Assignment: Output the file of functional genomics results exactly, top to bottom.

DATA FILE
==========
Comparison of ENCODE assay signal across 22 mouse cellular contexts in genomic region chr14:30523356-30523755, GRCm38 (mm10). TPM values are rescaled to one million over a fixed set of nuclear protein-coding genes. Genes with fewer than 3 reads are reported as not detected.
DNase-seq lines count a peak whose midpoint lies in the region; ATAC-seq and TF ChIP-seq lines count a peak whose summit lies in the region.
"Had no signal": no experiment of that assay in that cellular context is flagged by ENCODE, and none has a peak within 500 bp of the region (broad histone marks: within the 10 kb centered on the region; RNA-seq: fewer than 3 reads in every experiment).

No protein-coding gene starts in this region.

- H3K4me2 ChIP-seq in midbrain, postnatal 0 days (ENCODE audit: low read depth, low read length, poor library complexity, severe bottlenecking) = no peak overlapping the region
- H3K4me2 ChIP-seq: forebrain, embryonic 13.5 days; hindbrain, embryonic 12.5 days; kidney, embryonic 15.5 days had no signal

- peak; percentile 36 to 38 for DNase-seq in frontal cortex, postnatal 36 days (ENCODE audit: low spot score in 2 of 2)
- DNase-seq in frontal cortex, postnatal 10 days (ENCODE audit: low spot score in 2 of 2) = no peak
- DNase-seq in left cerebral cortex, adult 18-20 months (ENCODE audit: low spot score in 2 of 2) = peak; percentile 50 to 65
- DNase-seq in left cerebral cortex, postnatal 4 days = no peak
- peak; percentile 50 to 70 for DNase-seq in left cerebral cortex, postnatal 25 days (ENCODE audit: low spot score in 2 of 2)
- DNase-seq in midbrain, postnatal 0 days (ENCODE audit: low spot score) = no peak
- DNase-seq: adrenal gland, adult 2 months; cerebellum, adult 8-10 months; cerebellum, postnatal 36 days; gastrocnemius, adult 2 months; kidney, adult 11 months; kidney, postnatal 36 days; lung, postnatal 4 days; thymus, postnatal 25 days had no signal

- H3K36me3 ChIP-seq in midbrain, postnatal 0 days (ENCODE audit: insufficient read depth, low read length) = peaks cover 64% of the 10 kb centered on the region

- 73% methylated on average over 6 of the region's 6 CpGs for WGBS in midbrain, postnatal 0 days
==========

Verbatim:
Comparison of ENCODE assay signal across 22 mouse cellular contexts in genomic region chr14:30523356-30523755, GRCm38 (mm10). TPM values are rescaled to one million over a fixed set of nuclear protein-coding genes. Genes with fewer than 3 reads are reported as not detected.
DNase-seq lines count a peak whose midpoint lies in the region; ATAC-seq and TF ChIP-seq lines count a peak whose summit lies in the region.
"Had no signal": no experiment of that assay in that cellular context is flagged by ENCODE, and none has a peak within 500 bp of the region (broad histone marks: within the 10 kb centered on the region; RNA-seq: fewer than 3 reads in every experiment).

No protein-coding gene starts in this region.

- H3K4me2 ChIP-seq in midbrain, postnatal 0 days (ENCODE audit: low read depth, low read length, poor library complexity, severe bottlenecking) = no peak overlapping the region
- H3K4me2 ChIP-seq: forebrain, embryonic 13.5 days; hindbrain, embryonic 12.5 days; kidney, embryonic 15.5 days had no signal

- peak; percentile 36 to 38 for DNase-seq in frontal cortex, postnatal 36 days (ENCODE audit: low spot score in 2 of 2)
- DNase-seq in frontal cortex, postnatal 10 days (ENCODE audit: low spot score in 2 of 2) = no peak
- DNase-seq in left cerebral cortex, adult 18-20 months (ENCODE audit: low spot score in 2 of 2) = peak; percentile 50 to 65
- DNase-seq in left cerebral cortex, postnatal 4 days = no peak
- peak; percentile 50 to 70 for DNase-seq in left cerebral cortex, postnatal 25 days (ENCODE audit: low spot score in 2 of 2)
- DNase-seq in midbrain, postnatal 0 days (ENCODE audit: low spot score) = no peak
- DNase-seq: adrenal gland, adult 2 months; cerebellum, adult 8-10 months; cerebellum, postnatal 36 days; gastrocnemius, adult 2 months; kidney, adult 11 months; kidney, postnatal 36 days; lung, postnatal 4 days; thymus, postnatal 25 days had no signal

- H3K36me3 ChIP-seq in midbrain, postnatal 0 days (ENCODE audit: insufficient read depth, low read length) = peaks cover 64% of the 10 kb centered on the region

- 73% methylated on average over 6 of the region's 6 CpGs for WGBS in midbrain, postnatal 0 days